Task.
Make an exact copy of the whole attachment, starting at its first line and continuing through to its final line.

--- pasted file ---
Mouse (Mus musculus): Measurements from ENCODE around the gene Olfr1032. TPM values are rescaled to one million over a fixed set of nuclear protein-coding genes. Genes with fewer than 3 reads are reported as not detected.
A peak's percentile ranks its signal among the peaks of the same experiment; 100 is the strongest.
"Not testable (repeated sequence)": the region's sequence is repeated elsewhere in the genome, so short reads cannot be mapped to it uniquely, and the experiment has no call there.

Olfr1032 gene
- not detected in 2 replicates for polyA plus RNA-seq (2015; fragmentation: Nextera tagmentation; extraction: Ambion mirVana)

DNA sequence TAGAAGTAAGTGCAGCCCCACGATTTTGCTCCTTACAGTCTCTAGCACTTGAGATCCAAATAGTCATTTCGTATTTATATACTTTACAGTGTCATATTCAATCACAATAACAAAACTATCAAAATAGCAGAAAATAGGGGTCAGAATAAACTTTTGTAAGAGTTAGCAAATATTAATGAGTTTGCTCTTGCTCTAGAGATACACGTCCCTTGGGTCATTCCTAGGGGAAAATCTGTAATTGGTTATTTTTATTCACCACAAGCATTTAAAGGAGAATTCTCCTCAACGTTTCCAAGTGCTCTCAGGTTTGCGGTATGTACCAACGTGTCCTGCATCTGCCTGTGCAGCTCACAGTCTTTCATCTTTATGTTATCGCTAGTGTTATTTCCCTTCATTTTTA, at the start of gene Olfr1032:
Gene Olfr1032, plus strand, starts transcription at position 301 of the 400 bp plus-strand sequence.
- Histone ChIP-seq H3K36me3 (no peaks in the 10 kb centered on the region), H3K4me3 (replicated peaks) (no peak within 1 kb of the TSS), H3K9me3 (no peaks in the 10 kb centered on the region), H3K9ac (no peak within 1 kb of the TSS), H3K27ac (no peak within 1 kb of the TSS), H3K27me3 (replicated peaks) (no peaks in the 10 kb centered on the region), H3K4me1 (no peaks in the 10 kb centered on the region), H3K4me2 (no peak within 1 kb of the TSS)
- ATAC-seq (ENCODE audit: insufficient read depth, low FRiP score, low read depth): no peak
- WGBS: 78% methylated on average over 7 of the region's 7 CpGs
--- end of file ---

Mouse (Mus musculus): Measurements from ENCODE around the gene Olfr1032. TPM values are rescaled to one million over a fixed set of nuclear protein-coding genes. Genes with fewer than 3 reads are reported as not detected.
A peak's percentile ranks its signal among the peaks of the same experiment; 100 is the strongest.
"Not testable (repeated sequence)": the region's sequence is repeated elsewhere in the genome, so short reads cannot be mapped to it uniquely, and the experiment has no call there.

Olfr1032 gene
- not detected in 2 replicates for polyA plus RNA-seq (2015; fragmentation: Nextera tagmentation; extraction: Ambion mirVana)

DNA sequence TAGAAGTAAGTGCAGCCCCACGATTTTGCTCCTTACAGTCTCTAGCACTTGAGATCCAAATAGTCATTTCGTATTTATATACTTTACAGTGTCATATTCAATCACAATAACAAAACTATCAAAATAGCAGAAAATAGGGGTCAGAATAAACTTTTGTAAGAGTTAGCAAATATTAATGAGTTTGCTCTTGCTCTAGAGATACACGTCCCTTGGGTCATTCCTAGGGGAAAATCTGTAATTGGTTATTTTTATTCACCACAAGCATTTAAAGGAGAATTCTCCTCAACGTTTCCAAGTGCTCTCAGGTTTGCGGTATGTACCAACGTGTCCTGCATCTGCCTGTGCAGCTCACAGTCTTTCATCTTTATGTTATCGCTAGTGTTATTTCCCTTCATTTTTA, at the start of gene Olfr1032:
Gene Olfr1032, plus strand, starts transcription at position 301 of the 400 bp plus-strand sequence.
- Histone ChIP-seq H3K36me3 (no peaks in the 10 kb centered on the region), H3K4me3 (replicated peaks) (no peak within 1 kb of the TSS), H3K9me3 (no peaks in the 10 kb centered on the region), H3K9ac (no peak within 1 kb of the TSS), H3K27ac (no peak within 1 kb of the TSS), H3K27me3 (replicated peaks) (no peaks in the 10 kb centered on the region), H3K4me1 (no peaks in the 10 kb centered on the region), H3K4me2 (no peak within 1 kb of the TSS)
- ATAC-seq (ENCODE audit: insufficient read depth, low FRiP score, low read depth): no peak
- WGBS: 78% methylated on average over 7 of the region's 7 CpGs